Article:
By Ira Sharma
India lives and eats on its streets. And we owe a measure of gratitude to the people who feed us. When somebody mentions street food in Indian context,we immediately form a picture of chaat in our mind.
And why not! After all it’s a symbol of the soul of our cities and also in many of the metros and cities, it is regarded as the signature dish. Chaat is actually India’s most famous street food. Like what is Bombay without bhelpuri? And I wonder if one goes to Lucknow one can still manage to give briyani a miss, but would never ever leave the city without sampling its famous chaat. So it is with Calcutta. Even if one doesn’t have a chingri malai curry, a luchi made from deep fried maida, or the inside out porcupine, that is the hilsa one doesn’t really care. But to eat the puchkas (golgappas) for sure, becomes the indispensible part.
In states like Punjab, the most commonly sold food is Amritsari kulcha channa and its many variations: tikki channa, channa with bhaturas. I remember when I had been to Punjab in my summer holidays and obviously knowing the fact that I am not leaving Punjab without tasting its street food, I got out of the place where we were staying and soon reached the bazaar.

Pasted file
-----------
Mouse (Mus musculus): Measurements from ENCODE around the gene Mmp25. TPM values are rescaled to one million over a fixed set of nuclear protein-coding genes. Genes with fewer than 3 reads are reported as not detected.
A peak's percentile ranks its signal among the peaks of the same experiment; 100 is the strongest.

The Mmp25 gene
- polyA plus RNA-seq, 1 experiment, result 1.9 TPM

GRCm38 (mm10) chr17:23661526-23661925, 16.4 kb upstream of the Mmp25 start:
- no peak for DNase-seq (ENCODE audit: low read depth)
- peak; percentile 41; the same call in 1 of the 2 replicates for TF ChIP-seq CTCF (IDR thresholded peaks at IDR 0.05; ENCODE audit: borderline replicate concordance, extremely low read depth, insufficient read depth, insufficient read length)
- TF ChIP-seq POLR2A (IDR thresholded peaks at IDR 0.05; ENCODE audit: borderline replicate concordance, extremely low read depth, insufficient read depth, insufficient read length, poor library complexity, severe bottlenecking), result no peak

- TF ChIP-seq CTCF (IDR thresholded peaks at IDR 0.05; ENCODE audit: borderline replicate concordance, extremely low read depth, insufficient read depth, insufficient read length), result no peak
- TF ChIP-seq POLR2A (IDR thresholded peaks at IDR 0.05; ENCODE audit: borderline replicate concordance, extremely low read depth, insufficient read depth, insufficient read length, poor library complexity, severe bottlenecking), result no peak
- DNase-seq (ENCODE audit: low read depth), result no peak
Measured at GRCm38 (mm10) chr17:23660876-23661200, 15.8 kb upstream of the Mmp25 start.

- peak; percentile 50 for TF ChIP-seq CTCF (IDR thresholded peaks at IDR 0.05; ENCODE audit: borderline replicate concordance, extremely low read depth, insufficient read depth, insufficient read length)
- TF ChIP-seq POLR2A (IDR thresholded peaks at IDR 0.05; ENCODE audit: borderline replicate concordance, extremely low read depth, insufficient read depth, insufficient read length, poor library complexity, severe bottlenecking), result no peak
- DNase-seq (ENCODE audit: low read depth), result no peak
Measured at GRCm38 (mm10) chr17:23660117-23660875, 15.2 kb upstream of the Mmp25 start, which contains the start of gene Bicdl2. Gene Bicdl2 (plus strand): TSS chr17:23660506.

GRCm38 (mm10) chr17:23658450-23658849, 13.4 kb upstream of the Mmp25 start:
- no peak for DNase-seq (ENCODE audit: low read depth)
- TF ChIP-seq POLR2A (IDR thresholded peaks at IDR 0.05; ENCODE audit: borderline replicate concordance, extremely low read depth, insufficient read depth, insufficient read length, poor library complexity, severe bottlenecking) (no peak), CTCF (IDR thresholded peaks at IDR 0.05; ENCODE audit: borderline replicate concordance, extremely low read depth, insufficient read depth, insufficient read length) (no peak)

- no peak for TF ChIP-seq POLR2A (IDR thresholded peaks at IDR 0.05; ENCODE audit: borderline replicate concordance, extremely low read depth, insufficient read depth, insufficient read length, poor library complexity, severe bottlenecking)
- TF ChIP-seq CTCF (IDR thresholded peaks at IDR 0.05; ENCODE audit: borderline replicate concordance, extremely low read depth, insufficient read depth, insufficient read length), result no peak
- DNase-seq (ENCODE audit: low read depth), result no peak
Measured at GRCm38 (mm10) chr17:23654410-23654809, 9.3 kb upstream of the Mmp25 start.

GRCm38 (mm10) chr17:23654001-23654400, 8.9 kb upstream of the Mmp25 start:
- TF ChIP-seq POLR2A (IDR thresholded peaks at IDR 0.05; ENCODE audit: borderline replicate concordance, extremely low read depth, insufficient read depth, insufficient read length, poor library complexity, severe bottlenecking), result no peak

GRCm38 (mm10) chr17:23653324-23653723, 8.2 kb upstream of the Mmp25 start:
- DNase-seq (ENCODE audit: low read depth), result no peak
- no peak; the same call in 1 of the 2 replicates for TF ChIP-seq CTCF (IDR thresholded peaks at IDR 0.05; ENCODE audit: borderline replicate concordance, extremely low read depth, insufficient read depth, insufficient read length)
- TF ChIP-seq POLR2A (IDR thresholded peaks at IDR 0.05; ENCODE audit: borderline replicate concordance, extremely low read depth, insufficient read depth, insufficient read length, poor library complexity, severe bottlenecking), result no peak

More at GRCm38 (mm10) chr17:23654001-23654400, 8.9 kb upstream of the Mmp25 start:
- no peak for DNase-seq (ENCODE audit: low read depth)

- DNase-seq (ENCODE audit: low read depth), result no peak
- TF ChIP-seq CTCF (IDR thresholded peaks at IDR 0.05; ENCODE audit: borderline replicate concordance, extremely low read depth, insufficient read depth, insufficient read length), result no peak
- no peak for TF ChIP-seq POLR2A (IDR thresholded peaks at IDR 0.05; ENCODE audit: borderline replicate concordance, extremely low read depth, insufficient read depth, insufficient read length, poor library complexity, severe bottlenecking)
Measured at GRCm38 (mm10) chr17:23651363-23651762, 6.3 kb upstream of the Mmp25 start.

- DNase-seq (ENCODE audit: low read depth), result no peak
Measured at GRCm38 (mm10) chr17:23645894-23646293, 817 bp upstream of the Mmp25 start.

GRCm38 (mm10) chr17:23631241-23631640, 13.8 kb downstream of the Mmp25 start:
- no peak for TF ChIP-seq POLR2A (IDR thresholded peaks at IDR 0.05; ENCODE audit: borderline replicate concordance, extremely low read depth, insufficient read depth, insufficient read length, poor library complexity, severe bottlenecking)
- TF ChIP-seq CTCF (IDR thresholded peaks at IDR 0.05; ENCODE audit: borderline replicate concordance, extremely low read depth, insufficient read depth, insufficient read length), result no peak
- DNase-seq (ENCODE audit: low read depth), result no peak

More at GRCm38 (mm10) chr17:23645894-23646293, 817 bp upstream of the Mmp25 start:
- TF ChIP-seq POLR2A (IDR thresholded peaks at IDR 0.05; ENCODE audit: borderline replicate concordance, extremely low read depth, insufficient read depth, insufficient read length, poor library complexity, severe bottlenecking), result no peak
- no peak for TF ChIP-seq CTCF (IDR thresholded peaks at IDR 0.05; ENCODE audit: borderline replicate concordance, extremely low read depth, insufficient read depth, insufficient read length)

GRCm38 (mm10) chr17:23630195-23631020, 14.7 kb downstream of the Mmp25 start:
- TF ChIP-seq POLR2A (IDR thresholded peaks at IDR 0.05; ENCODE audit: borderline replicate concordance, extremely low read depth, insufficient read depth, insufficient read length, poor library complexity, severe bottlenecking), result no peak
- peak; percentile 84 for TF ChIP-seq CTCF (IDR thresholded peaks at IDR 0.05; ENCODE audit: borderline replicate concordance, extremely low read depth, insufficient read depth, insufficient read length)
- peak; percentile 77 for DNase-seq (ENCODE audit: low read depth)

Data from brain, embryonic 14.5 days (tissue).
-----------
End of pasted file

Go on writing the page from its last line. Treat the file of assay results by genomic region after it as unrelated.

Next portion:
It didn’t take much time to search for street food as all I could probably see was foodfood through out. At last after going through much confusion I chose a particular vendor and ordered the most ‘famous and delicious’ street food served in Punjab, however he didn’t take a second to make out that I didn’t belong to the same place.
Then, one of them fried a delicious, crisp bhatura for me and the others urged me to try their rajma with chawal. I did.
It was so yummy that I wanted to pack some and take it home to eat the next day but sadly they provided no ‘parcel’ service.
The Punjabis demanded that you eat everything on the spot. Even in kerala the street food is counted from chapathi with kozhi porichadand thattu dosa to mola puttu and kadala curry, the spicy and tangy whiffs and the tastes of rustic Kerala will remain known for years.
Despite the mushrooming of lavish restaurants and food court, Indians, ranging from poor daily wage labourers to MNC executives, take pleasure in trying the road side dedicacies. No one is embarrassed of picking up a quick bite on the streets.
Street vendors with tasty delicacies, can be easily encountered, in and around the schools, colleges(mainly in DU area), office areas and at other plac where people congregate and manage to sell at cheaper rates, ya! Right.. which might be a mystery forever.
Views presented in the article are those of the author and not of ED.